OK, so not everyone likes football. We appreciate that. But millions of people are utterly besotted by it, including a fair number of classical musicians.
And the football-loving musician a not a recent phenomenon. Right from when the game started to take root in England and beyond, it has held some of our finest composers and performers firmly in its grip. Here we look at six of the most ardent followers, from the 19th century to the present day…
1. Edward Elgar (supports: Wolverhampton Wanderers)
Elgar’s love of football has been well documented, not least since the late 1990s when it was discovered that he wrote what is reckoned to be the earliest known terrace chant. The chant in question, which the English composer wrote down after attending Wolverhampton Wanderers vs Stoke in 1898, tells how Wolves striker Billy Malpass ‘Banged the Leather for Goal’.
Wolves was very much Elgar’s team, and he would regularly cycle from Worcestershire to Wolverhampton for home games in the company of his friend Dora Penny – an impressive show of devotion to the game (or was it, in fact, devotion to Dora? Who knows…)
2. Dmitri Shostakovich (supports: Zenit Leningrad)
Shostakovich was, quite simply, a football nut – when he famously described the game as ‘the ballet of the masses’, it certainly wasn’t meant dismissively.
The Russian composer’s letters to and from his friend Isaak Glikman give a revealing, and often amusing, picture of just how far he would take his love for Zenit Leningrad, his local team – at its most extreme, this included inviting the entire team back to his house, getting them tipsy and playing the piano for them.
In 1930, he turned his football obsession into music in the form of The Golden Age, a ballet about a Soviet team that is playing in a corrupt Western city (below).
Among present-day composers, Michael Nyman (Queen’s Park Rangers), James MacMillan (Celtic) and Mark-Anthony Turnage (Arsenal) are probably the three you’d turn to first for an explanation of the offside rule, four-four-two formation and the Italian catenaccio defensive system.
All three have, like Shostakovich, paid tribute to football in their music. In Turnage’s case, this means the 1999 football-based opera, The Silver Tassie, and, more obscurely but rather cleverly, the distorted quotation of the popular ‘Olé, Olé, Olé’ chant in his 1991 orchestral work, Momentum (below).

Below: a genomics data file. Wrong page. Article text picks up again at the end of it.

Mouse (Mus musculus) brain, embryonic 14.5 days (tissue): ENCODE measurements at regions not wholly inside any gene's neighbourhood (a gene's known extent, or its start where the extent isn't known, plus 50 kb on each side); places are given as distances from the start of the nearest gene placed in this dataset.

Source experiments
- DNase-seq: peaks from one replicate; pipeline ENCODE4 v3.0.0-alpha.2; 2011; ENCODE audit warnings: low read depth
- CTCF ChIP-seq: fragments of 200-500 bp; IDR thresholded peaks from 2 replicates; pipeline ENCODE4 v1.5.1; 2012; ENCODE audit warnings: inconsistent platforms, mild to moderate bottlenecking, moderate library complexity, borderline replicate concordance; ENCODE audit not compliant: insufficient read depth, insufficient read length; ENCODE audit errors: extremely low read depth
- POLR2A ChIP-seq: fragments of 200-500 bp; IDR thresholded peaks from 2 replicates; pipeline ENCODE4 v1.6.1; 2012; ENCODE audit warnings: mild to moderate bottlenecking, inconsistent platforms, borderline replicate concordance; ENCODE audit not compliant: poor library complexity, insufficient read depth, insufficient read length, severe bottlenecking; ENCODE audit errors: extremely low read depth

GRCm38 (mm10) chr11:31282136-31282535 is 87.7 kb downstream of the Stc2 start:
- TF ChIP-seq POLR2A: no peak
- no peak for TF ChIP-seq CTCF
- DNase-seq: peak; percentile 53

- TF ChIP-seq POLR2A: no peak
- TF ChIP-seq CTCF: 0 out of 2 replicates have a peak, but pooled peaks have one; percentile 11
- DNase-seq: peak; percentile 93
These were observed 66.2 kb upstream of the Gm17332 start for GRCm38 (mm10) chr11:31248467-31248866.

Paul Gascoigne’s tears aside, the pre-tournament concert by The Three Tenors was probably the most memorable thing about the 1990 World Cup in Italy (see the BBC Italia 1990 World Cup title sequence below) – much of the football was simply wretched.
Of the three great singers, Luciano Pavarotti was a long-term Juventus fan and the Catalan José Carreras had his colours firmly pinned to the FC Barcelona mast. But Plácido Domingo’s support of Real Madrid was, and still is, on another level altogether.
In 2002, the tenor/baritone was invited to mark the Spanish club’s centenary by singing and recording its new official anthem, Himno del Centenario, and he has since been made a Real ‘honorary member’.
He is regularly seen wearing the team’s famous white strip and, given that the ‘Meringues’ (yes, meringues) have just won the European Champions League, presumably has no temptation of shedding it any time soon…
Nigel Kennedy supports Aston Villa, and don’t we just know it. Run a picture search for the English violinist on Google and you’ll be greeted with photos of Kennedy wearing a Villa shirt, Kennedy playing a violin painted in Villa colours, Kennedy performing keepy-uppies on the Villa Park pitch, and so on.
To be fair, he is good value when talking about the joys of following his beloved club… though it would be a brave man to point out to the man famous for his recording of the Four Seasons that it’s been, ahem, considerably more than four seasons since Villa won anything of note.
As in all walks of life, you don’t have to look far to find classical musicians who support football’s big clubs, but let’s also hear it for those who have opted to follow the game’s less fashionable outfits.
These include cellist Julian Lloyd Webber, who has grinned and bore a lot over the years watching Leyton Orient hoof away in the lower divisions (though the London club is, admittedly, enjoying a bit of a golden patch currently).
As with all the most ardent supporters, Lloyd Webber occasionally lets his excitement get the better of him, such as the time when, after a notoriously intense match, he infamously described the fans of Oxford Utd – widely regarded as the most sophisticated and knowledgeable in the game – as ‘animals’. Tsk. An error of judgement there but, in his defence, he later apologised.
Jeremy Pound is the deputy editor of BBC Music Magazine and former site editor of the Total Football website. He supports Oxford Utd.